By Jonathan Seltzer
“It’s good because the roads are icy and it keeps people safe. The roads in my neighborhood weren’t plowed last Wednesday,” said Michael Grossman, a sophomore Finance major.
Katie Ventrella, a sophomore Accounting major, was pleased with the class cancellations for a different reason. As a student athlete, the cancellations allowed her more time to focus on improving her lacrosse skills. “Personally, I didn’t think it was terrible because our team still got to practice,” she added.
Courtney Cabo, a freshman Speech Pathology major, felt a sense of relief about the extensive class cancellations. “I think that even if I have to make up the classes, I’d be okay with it because I’d rather drive to school on a day with good weather than put myself in danger,” she said.
“I think it was smart. I had to go to work, so it didn’t matter for me, but it was a good decision overall because it shows that Post is looking out for the best interests of the students,” said Damian Dudek, a senior Finance major.
Other students, including David Mannlein, a freshman Mathematics major, perceived the most recent snow day as more of an inconvenience because it put students further behind in their coursework. “I think that [last] Wednesday did not need to be cancelled. I drove to work and it was fine. It was awful that I missed three classes that meet on Mondays and Wednesdays. I now feel behind,” he added. Mannelein also stated that if Post cancels classes, there should not be additional assignments outside of the classroom for cancelled sessions. “I think that if classes are cancelled, then students should not have to complete assignments online in place of going to class.”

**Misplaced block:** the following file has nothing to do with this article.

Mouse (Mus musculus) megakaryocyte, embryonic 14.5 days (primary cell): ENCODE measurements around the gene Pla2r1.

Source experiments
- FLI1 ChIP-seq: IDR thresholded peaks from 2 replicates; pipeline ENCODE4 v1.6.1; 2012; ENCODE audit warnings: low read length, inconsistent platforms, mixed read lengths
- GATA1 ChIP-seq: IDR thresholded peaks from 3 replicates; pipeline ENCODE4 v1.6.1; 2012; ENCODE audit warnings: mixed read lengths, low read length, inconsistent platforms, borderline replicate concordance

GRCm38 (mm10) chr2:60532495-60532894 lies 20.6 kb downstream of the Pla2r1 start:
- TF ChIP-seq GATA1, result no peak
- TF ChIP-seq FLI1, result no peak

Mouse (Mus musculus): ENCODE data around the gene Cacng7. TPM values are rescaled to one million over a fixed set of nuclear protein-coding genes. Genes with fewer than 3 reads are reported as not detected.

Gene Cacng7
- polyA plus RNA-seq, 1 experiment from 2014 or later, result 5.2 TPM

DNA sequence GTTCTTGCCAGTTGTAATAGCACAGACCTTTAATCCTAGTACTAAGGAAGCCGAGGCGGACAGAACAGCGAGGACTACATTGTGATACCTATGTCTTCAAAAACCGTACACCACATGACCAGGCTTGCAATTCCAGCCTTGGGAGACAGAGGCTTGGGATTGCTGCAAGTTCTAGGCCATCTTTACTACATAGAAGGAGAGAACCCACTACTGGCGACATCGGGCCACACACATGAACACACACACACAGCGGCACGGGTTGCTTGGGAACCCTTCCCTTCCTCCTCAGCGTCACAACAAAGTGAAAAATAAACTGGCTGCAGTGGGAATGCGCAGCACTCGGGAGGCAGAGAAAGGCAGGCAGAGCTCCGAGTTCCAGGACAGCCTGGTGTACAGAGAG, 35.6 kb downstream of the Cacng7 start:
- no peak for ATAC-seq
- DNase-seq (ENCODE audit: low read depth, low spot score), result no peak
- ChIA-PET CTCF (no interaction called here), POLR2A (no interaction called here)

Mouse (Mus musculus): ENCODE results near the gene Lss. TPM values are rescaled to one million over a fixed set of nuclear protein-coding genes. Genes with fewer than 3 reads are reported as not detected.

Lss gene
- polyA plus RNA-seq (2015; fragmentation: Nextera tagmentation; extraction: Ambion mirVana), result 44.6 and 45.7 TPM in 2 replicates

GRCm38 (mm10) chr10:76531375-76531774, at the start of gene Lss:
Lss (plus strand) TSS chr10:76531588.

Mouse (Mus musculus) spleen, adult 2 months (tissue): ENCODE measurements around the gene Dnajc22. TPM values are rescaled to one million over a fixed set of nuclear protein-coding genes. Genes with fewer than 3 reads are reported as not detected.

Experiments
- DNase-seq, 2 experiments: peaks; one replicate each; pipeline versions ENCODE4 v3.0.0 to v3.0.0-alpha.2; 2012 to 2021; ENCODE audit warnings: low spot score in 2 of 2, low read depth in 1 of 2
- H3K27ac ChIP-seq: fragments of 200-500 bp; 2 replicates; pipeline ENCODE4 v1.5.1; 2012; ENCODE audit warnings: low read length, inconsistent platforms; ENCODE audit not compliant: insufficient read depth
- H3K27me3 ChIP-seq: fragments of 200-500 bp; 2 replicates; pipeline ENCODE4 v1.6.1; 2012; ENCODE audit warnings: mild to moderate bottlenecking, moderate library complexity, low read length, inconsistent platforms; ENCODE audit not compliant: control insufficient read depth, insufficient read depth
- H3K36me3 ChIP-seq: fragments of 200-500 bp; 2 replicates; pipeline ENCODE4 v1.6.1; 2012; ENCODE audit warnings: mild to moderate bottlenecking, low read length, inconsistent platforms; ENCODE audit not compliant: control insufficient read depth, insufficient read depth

Gregory Schimmel, an adjunct professor who teaches College 101 and is part of the Academic Resource Program, agreed with the postponing of classes, but understood the point of view that the cancelled classes leave professors and students behind in terms of the material they must cover to meet department criteria. “From an administrative standpoint, safety is the most important thing. On a day when the roads are horrible, it’s nice not to have to come to campus. On the downside, it causes you to get behind on your work and certain things have to be pushed back. You just have to roll with the punches. I think we all do a good job of that here, students and professors alike.”
It is uplifting that the administrators at Post care about the safety of students and faculty. It is never a good idea for a person to risk life or limb to reach a destination. Every day, drivers across the nation race on highways to reach their destinations just in the nick of time to begin school and work. Commuter safety is a number one priority.
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